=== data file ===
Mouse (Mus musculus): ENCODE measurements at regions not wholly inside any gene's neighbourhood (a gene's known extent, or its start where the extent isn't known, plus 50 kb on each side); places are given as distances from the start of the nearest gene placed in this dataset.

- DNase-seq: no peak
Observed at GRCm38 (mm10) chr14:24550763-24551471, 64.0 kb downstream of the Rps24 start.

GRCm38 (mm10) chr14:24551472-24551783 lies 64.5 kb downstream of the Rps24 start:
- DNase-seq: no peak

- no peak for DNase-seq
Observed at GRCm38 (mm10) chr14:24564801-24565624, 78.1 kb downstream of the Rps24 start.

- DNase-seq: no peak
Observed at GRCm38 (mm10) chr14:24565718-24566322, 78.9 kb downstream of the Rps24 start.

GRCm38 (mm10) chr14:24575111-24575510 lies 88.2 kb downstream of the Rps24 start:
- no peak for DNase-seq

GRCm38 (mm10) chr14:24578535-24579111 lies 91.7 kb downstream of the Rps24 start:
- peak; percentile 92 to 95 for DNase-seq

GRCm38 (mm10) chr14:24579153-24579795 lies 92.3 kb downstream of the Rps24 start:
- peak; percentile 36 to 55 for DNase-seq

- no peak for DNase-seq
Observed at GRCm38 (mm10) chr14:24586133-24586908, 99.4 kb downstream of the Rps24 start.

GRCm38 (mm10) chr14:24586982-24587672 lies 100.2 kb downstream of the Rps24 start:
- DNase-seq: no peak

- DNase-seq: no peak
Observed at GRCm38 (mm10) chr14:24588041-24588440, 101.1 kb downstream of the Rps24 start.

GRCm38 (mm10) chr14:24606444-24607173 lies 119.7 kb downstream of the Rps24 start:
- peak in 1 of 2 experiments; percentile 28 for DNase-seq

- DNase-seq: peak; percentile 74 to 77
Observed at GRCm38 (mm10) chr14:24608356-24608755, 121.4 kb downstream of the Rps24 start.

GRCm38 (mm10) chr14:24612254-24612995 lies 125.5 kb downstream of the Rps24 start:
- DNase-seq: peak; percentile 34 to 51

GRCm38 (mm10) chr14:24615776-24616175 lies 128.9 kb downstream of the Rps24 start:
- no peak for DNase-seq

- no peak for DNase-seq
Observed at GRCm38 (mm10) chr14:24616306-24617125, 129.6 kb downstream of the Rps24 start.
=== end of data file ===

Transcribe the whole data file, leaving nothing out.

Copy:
Mouse (Mus musculus): ENCODE measurements at regions not wholly inside any gene's neighbourhood (a gene's known extent, or its start where the extent isn't known, plus 50 kb on each side); places are given as distances from the start of the nearest gene placed in this dataset.

- DNase-seq: no peak
Observed at GRCm38 (mm10) chr14:24550763-24551471, 64.0 kb downstream of the Rps24 start.

GRCm38 (mm10) chr14:24551472-24551783 lies 64.5 kb downstream of the Rps24 start:
- DNase-seq: no peak

- no peak for DNase-seq
Observed at GRCm38 (mm10) chr14:24564801-24565624, 78.1 kb downstream of the Rps24 start.

- DNase-seq: no peak
Observed at GRCm38 (mm10) chr14:24565718-24566322, 78.9 kb downstream of the Rps24 start.

GRCm38 (mm10) chr14:24575111-24575510 lies 88.2 kb downstream of the Rps24 start:
- no peak for DNase-seq

GRCm38 (mm10) chr14:24578535-24579111 lies 91.7 kb downstream of the Rps24 start:
- peak; percentile 92 to 95 for DNase-seq

GRCm38 (mm10) chr14:24579153-24579795 lies 92.3 kb downstream of the Rps24 start:
- peak; percentile 36 to 55 for DNase-seq

- no peak for DNase-seq
Observed at GRCm38 (mm10) chr14:24586133-24586908, 99.4 kb downstream of the Rps24 start.

GRCm38 (mm10) chr14:24586982-24587672 lies 100.2 kb downstream of the Rps24 start:
- DNase-seq: no peak

- DNase-seq: no peak
Observed at GRCm38 (mm10) chr14:24588041-24588440, 101.1 kb downstream of the Rps24 start.

GRCm38 (mm10) chr14:24606444-24607173 lies 119.7 kb downstream of the Rps24 start:
- peak in 1 of 2 experiments; percentile 28 for DNase-seq

- DNase-seq: peak; percentile 74 to 77
Observed at GRCm38 (mm10) chr14:24608356-24608755, 121.4 kb downstream of the Rps24 start.

GRCm38 (mm10) chr14:24612254-24612995 lies 125.5 kb downstream of the Rps24 start:
- DNase-seq: peak; percentile 34 to 51

GRCm38 (mm10) chr14:24615776-24616175 lies 128.9 kb downstream of the Rps24 start:
- no peak for DNase-seq

- no peak for DNase-seq
Observed at GRCm38 (mm10) chr14:24616306-24617125, 129.6 kb downstream of the Rps24 start.